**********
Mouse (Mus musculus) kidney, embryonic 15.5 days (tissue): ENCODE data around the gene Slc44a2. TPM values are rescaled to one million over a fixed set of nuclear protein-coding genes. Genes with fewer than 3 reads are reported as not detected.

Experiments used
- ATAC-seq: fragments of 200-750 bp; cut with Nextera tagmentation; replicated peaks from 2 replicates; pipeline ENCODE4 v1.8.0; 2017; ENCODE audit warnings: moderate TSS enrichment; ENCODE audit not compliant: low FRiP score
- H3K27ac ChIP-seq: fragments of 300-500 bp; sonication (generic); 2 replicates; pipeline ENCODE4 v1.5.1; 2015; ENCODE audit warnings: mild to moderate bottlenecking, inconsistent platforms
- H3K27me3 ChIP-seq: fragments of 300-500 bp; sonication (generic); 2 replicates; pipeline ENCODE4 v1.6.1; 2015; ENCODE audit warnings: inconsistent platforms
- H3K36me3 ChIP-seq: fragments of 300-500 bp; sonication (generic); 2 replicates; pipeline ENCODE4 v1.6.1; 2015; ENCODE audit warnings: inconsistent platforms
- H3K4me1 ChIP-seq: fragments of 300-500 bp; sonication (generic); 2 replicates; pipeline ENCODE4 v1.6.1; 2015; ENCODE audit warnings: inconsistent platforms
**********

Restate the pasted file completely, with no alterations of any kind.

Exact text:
Mouse (Mus musculus) kidney, embryonic 15.5 days (tissue): ENCODE data around the gene Slc44a2. TPM values are rescaled to one million over a fixed set of nuclear protein-coding genes. Genes with fewer than 3 reads are reported as not detected.

Experiments used
- ATAC-seq: fragments of 200-750 bp; cut with Nextera tagmentation; replicated peaks from 2 replicates; pipeline ENCODE4 v1.8.0; 2017; ENCODE audit warnings: moderate TSS enrichment; ENCODE audit not compliant: low FRiP score
- H3K27ac ChIP-seq: fragments of 300-500 bp; sonication (generic); 2 replicates; pipeline ENCODE4 v1.5.1; 2015; ENCODE audit warnings: mild to moderate bottlenecking, inconsistent platforms
- H3K27me3 ChIP-seq: fragments of 300-500 bp; sonication (generic); 2 replicates; pipeline ENCODE4 v1.6.1; 2015; ENCODE audit warnings: inconsistent platforms
- H3K36me3 ChIP-seq: fragments of 300-500 bp; sonication (generic); 2 replicates; pipeline ENCODE4 v1.6.1; 2015; ENCODE audit warnings: inconsistent platforms
- H3K4me1 ChIP-seq: fragments of 300-500 bp; sonication (generic); 2 replicates; pipeline ENCODE4 v1.6.1; 2015; ENCODE audit warnings: inconsistent platforms